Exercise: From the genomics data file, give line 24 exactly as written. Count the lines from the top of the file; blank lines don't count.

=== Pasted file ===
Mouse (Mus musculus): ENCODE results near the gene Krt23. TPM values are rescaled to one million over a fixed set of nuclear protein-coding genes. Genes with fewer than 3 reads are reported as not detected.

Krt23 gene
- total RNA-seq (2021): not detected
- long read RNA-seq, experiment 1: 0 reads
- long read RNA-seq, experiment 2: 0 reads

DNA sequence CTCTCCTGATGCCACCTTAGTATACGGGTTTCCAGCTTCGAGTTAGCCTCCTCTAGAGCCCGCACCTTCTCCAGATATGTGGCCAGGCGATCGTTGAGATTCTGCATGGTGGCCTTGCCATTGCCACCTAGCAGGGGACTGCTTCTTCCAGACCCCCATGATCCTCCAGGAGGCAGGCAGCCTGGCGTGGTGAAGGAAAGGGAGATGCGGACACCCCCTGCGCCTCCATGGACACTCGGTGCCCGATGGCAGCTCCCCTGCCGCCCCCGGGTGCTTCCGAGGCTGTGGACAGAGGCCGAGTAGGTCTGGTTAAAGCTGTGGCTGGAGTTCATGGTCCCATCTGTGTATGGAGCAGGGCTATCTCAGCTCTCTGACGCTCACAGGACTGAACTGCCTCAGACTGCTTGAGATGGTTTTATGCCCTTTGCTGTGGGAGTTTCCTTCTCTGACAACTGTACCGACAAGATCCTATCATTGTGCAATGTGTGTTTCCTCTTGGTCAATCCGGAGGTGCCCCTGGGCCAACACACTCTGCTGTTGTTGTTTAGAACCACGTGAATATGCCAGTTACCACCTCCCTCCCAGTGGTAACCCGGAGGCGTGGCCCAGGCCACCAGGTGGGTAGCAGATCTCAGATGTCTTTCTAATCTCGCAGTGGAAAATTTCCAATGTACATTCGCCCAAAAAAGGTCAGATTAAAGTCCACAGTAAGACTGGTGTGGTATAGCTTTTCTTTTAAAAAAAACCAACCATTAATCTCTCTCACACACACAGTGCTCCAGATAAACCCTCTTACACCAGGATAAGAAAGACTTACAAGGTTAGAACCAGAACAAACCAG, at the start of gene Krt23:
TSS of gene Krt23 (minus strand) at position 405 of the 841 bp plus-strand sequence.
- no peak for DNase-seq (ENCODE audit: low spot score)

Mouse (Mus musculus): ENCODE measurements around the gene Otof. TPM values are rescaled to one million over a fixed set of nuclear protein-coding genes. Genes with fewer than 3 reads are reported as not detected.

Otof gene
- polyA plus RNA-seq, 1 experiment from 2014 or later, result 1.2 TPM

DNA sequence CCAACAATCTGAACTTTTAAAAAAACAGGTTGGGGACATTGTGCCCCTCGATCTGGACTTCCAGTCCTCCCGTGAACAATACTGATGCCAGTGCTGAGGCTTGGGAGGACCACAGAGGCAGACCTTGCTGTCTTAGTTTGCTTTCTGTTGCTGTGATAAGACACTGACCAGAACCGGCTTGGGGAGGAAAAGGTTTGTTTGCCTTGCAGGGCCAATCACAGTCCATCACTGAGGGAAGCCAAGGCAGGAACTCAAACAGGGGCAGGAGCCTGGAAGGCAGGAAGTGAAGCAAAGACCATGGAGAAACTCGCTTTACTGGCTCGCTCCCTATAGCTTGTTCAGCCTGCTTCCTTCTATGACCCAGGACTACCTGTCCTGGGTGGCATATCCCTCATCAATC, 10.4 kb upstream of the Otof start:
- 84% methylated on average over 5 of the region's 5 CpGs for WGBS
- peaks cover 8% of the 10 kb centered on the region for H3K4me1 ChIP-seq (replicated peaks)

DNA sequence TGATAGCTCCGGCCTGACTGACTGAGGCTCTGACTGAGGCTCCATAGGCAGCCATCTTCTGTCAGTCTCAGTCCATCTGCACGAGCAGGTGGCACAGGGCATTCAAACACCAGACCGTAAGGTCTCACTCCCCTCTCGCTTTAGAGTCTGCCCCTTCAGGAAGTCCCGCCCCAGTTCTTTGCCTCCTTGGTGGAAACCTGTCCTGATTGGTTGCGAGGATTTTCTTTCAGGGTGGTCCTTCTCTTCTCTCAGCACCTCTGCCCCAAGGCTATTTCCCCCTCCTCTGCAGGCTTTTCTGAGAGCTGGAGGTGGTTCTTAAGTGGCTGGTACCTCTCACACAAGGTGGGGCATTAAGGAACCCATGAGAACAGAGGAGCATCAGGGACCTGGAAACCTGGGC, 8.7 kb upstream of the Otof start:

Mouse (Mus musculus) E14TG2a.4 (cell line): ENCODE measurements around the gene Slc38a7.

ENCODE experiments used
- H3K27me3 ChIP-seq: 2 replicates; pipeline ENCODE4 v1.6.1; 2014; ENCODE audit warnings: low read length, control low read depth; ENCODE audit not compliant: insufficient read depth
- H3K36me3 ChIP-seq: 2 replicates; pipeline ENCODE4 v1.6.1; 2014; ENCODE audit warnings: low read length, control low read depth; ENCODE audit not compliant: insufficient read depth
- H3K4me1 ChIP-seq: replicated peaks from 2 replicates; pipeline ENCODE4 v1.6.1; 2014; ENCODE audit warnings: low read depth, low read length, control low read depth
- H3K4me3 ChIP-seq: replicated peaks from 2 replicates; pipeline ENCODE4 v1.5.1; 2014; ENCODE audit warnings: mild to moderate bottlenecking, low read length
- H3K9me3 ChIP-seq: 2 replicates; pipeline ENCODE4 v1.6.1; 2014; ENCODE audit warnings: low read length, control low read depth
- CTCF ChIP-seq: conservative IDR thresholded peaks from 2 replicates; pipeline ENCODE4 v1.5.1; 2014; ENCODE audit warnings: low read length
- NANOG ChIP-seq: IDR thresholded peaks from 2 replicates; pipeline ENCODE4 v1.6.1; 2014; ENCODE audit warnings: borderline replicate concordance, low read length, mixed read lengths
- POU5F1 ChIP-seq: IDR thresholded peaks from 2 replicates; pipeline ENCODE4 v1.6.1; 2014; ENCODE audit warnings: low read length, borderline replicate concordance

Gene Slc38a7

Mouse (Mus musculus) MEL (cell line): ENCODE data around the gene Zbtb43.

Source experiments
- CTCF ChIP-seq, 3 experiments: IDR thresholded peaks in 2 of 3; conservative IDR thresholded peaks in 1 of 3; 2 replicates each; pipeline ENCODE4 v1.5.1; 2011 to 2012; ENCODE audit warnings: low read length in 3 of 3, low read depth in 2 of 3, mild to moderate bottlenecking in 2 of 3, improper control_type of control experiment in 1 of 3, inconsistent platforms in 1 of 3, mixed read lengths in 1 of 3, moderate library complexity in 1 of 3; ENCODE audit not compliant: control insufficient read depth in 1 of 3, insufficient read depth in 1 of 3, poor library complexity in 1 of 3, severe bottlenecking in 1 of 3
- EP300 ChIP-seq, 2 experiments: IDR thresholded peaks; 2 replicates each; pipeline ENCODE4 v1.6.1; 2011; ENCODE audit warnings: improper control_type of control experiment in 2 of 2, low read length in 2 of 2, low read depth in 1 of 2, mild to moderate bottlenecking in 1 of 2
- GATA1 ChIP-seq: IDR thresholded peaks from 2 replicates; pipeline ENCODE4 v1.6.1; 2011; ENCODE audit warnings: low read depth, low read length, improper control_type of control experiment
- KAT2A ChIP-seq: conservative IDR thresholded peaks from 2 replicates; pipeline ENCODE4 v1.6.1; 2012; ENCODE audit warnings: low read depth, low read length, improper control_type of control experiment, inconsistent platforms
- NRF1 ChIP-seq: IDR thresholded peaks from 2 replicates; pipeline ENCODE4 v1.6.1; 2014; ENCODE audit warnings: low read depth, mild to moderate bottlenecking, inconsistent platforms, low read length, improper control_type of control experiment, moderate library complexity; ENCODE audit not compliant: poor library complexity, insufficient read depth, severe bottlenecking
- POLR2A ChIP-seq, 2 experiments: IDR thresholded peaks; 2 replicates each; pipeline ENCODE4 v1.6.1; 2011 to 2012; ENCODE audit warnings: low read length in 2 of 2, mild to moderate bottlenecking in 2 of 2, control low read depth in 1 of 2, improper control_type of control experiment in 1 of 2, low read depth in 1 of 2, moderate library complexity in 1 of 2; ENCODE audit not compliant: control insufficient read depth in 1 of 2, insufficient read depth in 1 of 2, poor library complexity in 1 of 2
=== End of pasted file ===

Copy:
- NANOG ChIP-seq: IDR thresholded peaks from 2 replicates; pipeline ENCODE4 v1.6.1; 2014; ENCODE audit warnings: borderline replicate concordance, low read length, mixed read lengths